Team Joseph named primary beneficiary for Dance Marathon 2014

Joseph Penrod, the 10-year-old who has been battling Duchenne muscular dystrophy since age 5, is the namesake for Team Joseph, the organization chosen as the primary beneficiary for DM 2014.

Paulina Firozi, Development Editor

Team Joseph, a Detroit-based organization that aims to find a treatment or cure for Duchenne muscular dystrophy, will be the primary beneficiary for next year’s Northwestern Dance Marathon, the philanthropy announced this evening.

Duchenne muscular dystrophy is the most common degenerative genetic muscle disease. More than 99 percent of cases of Duchenne occur in boys, and the disease affects 1 in every 3,500 boys.

Team Joseph is named after 10-year-old Joseph Penrod, who is currently fighting Duchenne. The disease is 100 percent fatal and its victims have a life expectancy of their early 20s.

DM spokeswoman Summer Delaney said the urgency of finding a cure expressed by Marissa Penrod, Joseph’s mother and the organization’s founder and CEO, is what pushed Team Joseph’s application over the top.

“This generation of boys that have Duchenne will either be the last to die of it or the first to survive with it,” said Delaney, quoting Team Joseph’s application. “Despite Duchenne being 100 percent fatal and a somber topic, there is hope for the future.”

The 40th edition of Dance Marathon will take place March 7-9, 2014.

DM spokesman David Harris said the sense of urgency of Team Joseph’s mission made it a cause that connected with the philanthropy’s goals. He said the organization, which was chosen from more than 75 applicants, will fit well with the energy and momentum DM brings to both the NU community and its beneficiary.

“It’s not a matter of if we’ll ever cure Duchenne, it’s when and how many children and families will be so dramatically afflicted before we find a treatment or cure,” said Harris, a SESP junior.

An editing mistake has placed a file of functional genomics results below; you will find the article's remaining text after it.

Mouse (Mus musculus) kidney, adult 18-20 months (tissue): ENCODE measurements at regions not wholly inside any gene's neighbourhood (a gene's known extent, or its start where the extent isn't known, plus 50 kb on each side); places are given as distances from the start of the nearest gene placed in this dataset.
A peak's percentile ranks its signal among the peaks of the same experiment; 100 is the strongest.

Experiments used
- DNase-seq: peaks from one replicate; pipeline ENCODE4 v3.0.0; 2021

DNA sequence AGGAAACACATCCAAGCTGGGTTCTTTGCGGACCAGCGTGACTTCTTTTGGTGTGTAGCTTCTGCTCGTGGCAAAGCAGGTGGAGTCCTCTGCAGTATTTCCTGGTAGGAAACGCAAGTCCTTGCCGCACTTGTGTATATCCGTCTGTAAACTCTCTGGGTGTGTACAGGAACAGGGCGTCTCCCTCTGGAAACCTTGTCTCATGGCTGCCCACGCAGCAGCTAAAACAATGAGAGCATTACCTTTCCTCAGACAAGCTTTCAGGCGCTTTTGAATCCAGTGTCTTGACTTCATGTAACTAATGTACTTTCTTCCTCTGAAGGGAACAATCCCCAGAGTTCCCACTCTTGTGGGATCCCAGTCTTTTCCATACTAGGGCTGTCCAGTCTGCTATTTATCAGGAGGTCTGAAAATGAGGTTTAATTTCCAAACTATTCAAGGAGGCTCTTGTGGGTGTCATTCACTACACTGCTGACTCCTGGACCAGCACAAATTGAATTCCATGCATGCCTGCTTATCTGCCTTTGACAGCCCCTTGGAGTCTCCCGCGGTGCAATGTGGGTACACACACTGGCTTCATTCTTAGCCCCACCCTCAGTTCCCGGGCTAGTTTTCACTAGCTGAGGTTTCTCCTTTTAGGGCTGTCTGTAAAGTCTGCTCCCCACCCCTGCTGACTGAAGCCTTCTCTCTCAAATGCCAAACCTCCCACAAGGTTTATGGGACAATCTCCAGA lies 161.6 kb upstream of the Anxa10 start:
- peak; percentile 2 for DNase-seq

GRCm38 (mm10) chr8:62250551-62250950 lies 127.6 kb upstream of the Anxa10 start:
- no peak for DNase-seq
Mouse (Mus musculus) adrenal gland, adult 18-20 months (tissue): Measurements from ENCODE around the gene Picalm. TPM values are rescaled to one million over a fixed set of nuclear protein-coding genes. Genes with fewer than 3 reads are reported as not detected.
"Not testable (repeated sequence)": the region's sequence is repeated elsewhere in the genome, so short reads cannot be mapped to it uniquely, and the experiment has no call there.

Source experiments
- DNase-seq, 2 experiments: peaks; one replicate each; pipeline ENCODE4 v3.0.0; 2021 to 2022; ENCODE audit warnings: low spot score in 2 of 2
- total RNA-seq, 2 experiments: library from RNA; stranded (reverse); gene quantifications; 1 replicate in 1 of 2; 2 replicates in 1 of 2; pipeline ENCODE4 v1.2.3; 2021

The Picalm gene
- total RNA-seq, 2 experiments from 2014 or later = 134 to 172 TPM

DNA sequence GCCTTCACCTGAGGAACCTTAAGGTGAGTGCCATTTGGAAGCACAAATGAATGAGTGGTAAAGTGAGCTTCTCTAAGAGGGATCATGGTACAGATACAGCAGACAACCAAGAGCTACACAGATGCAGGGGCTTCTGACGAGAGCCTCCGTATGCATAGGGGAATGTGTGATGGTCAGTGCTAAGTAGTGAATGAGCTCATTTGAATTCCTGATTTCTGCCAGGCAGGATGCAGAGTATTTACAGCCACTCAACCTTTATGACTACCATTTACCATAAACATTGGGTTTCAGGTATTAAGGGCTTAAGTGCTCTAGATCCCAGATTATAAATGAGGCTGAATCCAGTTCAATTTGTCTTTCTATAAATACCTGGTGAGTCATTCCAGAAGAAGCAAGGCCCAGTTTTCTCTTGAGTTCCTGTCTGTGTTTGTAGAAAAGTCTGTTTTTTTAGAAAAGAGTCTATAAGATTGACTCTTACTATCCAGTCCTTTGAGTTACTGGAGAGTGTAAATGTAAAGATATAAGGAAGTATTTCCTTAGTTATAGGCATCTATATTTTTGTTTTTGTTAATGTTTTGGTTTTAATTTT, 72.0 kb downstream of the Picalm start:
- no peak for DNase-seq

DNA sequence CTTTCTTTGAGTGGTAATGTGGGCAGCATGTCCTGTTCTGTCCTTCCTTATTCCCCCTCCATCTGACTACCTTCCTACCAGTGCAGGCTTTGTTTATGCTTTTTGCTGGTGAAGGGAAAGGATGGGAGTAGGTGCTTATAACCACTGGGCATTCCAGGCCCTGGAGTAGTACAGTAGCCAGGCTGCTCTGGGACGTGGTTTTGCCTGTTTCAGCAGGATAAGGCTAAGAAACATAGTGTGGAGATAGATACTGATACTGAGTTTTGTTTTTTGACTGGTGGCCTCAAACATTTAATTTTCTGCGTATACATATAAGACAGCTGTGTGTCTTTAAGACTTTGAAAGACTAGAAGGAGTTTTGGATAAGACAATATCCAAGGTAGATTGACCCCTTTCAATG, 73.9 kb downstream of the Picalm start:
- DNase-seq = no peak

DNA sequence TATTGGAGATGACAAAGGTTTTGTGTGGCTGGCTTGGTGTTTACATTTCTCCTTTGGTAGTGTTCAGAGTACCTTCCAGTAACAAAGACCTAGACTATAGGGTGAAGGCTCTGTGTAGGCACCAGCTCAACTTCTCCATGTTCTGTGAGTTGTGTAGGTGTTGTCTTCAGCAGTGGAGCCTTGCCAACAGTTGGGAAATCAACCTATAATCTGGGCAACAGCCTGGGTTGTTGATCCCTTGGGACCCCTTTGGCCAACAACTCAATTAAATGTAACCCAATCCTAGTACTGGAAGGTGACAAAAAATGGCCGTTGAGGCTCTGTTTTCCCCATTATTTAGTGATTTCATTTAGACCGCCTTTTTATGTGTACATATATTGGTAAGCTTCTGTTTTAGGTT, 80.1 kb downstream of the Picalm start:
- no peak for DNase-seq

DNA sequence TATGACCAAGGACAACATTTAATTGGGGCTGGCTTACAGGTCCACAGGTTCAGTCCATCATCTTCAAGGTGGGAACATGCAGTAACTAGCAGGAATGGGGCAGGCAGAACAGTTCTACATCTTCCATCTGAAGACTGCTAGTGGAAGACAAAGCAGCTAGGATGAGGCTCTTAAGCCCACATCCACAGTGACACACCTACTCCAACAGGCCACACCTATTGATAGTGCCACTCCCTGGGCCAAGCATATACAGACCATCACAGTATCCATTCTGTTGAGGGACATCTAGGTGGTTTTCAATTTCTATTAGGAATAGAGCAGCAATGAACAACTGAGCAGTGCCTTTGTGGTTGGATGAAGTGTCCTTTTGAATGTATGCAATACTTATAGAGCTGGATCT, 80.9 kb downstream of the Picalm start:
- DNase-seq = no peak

The proceeds from DM will go toward research initiatives for finding a treatment or cure, as well as establishing a program to financially support families affected by Duchenne.

Penrod said she attended DM in 2012 and was impressed with the philanthropy. DM met with members of Team Joseph prior to the public announcement to tell them they were the 2014 beneficiary.

“My initial reaction was shock because I understand the significance of what Dance Marathon can do for an organization,” Penrod said. “We were thrilled and incredibly honored and humbled.”

Harris said although Team Joseph is based in Detroit, there is a large community in the Chicago area that will work with DM on special events throughout the year. Penrod said DM’s Heroes program will help introduce children affiliated with Team Joseph to the NU community.

DM is also working with Feinberg Prof. Nancy Kuntz, the director of the muscular dystrophy clinic at the Ann & Robert H. Lurie Children’s Hospital of Chicago, to integrate the local Duchenne community into the yearlong event. Penrod said she is looking forward to starting to work with DM this summer to plan “Hero” events as well as other special events — possibly including Joseph’s 11th birthday in September.

“I think (Joseph) is excited to be a part of it and attend whatever he’s able to,” his mother said. “Anything that involves a celebration, whether it be something surrounding his birthday or otherwise, will be a thrill for him.”

With the philanthropy’s own 40th birthday, Harris said this year’s marathon will also encompass efforts to commemorate past beneficiaries and how they have affected the organizations momentum.

Penrod said she wanted people most to know that the partnership has the chance to make an impact on the current generation of Duchenne patients, which includes her son, but also to leave a legacy for future generations.

“I think Joseph has come to understand that although he has some struggles, he also has a really wonderful purpose and that is to help us leave a legacy and to make choices about how we handle situations like this,” she said. “We can’t choose that we were handed Duchenne, but we can chose how we handle it.”